As an art tutor I provide private Watercolour, Acrylic, oil painting and drawing lessons for beginners to advanced students at my Kings Heath studio. Based on my many years experience and practice in Watercolour, here are few tips for those who want to step into this demanding, exciting and full of surprises medium.

Best Of Luck!


Watercolour is a versatile and flexible medium that can yield a variety of results. Also known as aquarelle, it’s a Painting Techniques in which the paints are made of pigments suspended in a water-soluble vehicle.

We can’t play with one technique while making a watercolour painting. I would suggest don’t restrict yourself, just enjoy the medium with no fear just paint, paint and paint with artist quality material. Just explore yourself through painting and creating your own painting style.

Make sure you always use the best quality watercolour paper I don’t advise using the student quality watercolour blocks made from wood pulp sold at most art stores. The exception of this would be Arches blocks made from 100% cotton.
Artist quality watercolour brushes. To the get subtle brush stroke I always use pure sable hair big brushes because they hold maximum amount of water.
Master the Medium By using few simple techniques.
Once the paint is applied to wet paper you only have a couple of minutes to play with it. Once the paper loses the glisten resulting from the water not being totally absorbed, you run a big risk of ruining that area. So make sure what you will put on. At this stage I try not to improvise.


Dry on Dry
Dry on dry is the procedure in which a dry brush loaded with thick and barely moist paint is dragged over the grain on the surface of the paper to create texture and is not being absorbed within the fibres. (More easily done with rough paper). This is used to make objects look weather beaten such as old wooden doors, textures on rocks, etc.

Wet on dry
Here the paper will absorb the wet paint. We have absolute control and can determine exactly how far to go. However here we will get hard edges, which is all right in some areas but if you want to convey the feeling of distance you will have to rely solely on colour and value, not diffusion. Personally I feel that if the whole painting is done on dry paper, it gives a cut out and pasted on feeling, at times a cartoonist look. The real purpose of watercolour is lost.

Dry on Wet
This is done with moist paint on a damp brush with all excess water squeezed out painted on wet paper. With this means of application we have general control over the edges. Exact shape is not a concern. We get nice diffusion that will push elements back into the distance making it belong to the background. Good for background mountains and foliage.

Wet on Wet
This is the same as dry on wet, except here the brush-as well as the paper is very wet. It is used when soft diffusions are required, but when retaining a particular shape is not a concern, the paint will go where it pleases. This way we will get “happy accidents”. All edges will be lost. This is when a painting looks fresh. Particularly a good way to paint clouds in a sky. The sky will paint itself.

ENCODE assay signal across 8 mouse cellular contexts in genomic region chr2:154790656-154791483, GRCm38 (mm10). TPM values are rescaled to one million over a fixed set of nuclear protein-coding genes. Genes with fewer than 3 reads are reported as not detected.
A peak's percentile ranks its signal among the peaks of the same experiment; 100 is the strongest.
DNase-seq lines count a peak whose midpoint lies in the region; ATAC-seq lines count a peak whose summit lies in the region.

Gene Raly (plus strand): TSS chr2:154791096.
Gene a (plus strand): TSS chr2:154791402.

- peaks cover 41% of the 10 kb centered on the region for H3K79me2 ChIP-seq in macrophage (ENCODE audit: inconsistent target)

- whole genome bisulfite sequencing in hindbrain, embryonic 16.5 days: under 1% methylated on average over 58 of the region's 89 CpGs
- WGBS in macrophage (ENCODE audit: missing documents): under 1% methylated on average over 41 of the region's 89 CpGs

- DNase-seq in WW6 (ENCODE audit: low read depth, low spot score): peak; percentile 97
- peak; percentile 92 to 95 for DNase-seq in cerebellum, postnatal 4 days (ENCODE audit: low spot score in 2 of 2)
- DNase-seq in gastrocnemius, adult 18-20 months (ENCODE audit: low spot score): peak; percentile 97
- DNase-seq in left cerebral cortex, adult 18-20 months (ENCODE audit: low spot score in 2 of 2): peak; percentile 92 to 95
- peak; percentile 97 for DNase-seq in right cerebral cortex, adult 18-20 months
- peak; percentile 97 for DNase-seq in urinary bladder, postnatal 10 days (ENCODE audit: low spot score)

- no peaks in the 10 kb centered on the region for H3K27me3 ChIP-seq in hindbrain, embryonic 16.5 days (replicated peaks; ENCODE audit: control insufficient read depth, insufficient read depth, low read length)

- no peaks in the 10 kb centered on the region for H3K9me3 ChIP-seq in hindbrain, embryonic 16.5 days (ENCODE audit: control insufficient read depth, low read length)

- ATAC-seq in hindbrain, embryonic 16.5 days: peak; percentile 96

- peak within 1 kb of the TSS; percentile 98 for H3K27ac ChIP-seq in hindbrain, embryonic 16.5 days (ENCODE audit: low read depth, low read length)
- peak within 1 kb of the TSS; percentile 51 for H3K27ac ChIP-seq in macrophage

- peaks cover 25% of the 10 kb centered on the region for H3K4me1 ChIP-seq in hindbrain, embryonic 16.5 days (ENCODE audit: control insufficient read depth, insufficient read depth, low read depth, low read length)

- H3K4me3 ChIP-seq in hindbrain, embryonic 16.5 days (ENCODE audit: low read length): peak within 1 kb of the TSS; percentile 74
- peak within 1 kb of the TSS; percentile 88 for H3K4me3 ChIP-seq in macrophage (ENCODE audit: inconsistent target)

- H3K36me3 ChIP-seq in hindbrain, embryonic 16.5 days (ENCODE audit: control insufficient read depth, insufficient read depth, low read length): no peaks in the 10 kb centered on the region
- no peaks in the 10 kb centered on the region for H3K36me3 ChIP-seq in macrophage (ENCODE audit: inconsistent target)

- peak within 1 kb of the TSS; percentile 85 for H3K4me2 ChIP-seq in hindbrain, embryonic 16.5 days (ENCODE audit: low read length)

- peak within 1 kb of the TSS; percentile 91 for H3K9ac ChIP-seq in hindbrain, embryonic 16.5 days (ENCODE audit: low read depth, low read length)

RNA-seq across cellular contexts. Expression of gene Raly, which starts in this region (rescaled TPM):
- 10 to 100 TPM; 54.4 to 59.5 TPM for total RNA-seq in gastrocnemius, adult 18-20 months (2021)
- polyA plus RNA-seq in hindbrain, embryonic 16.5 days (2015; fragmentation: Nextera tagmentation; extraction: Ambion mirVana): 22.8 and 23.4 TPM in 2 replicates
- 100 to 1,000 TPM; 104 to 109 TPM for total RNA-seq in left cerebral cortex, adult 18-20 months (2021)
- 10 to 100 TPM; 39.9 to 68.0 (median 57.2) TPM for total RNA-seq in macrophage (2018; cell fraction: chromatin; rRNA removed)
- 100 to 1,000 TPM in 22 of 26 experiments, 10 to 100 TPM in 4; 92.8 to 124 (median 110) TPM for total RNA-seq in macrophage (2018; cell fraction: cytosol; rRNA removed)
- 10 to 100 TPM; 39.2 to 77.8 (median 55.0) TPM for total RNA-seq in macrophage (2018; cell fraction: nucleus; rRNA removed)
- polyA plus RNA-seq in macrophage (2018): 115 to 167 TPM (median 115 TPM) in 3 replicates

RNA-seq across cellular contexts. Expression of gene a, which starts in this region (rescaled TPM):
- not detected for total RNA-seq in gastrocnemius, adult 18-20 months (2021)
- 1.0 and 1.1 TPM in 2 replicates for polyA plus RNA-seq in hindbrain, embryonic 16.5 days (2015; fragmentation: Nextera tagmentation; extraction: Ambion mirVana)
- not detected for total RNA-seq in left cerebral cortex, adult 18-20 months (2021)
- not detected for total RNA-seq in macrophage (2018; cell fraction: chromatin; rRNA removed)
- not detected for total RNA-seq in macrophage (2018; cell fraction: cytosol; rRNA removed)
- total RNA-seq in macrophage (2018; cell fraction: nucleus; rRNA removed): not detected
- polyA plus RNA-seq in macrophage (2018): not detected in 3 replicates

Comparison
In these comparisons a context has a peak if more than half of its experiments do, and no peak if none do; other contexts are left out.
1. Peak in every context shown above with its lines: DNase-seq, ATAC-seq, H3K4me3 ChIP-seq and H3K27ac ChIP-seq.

Lifting colour
You can lift away colour to correct a mistake or adjust the lighting in a piece
Sometimes you’ll need to “erase” your watercolour. While you can’t return the paper to 100% white, you can lift away colour to correct a mistake or adjust the lighting in a piece. Work with an already dry swatch of watercolour and using clear water, paint in the shape you’d like to lift out. Let it set for a just a minute then dab away the water with a paper towel. You’ll see the colour lift out in the shape you painted in.

Using salt
Salt can provide an interesting texture with little effort Watercolour is all about layering and texture. Salt can provide an interesting texture with little effort as the salt crystals absorb the water, leaving a unique pattern in the pigment. Lay down a swatch of watercolour and while the paint is still wet, sprinkle over salt. Let this sit until mostly dry and simply wipe or blow away the salt. This technique is useful for adding texture to natural surfaces like rocks or tree bark.

Another household item you can use to apply watercolours is a sponge. Simply mix your pigment in a small dish or tray, dip the sponge into the paint and blot onto your paper. You can alter the wetness of your paint and achieve different effects. A drier look would be suited for plant life or scaly skin while a wet application might be more suited for waterscapes or clouds.

Negative painting
Think about where you’d like your whites and lights before you apply paint.
Watercolour is about planning. Think about where you’d like your whites and lights before you apply paint. It’s vital to keep control of your brush as you paint in the edge of where you’d like your negative space to begin. Load it with semi-wet pigment and paint along the edge of where you’d like your negative space to begin. Then pull the colour away from the edge of the stroke to fill in where you’d like pigment.

Using tape
Use tape to mask of areas you’d like to keep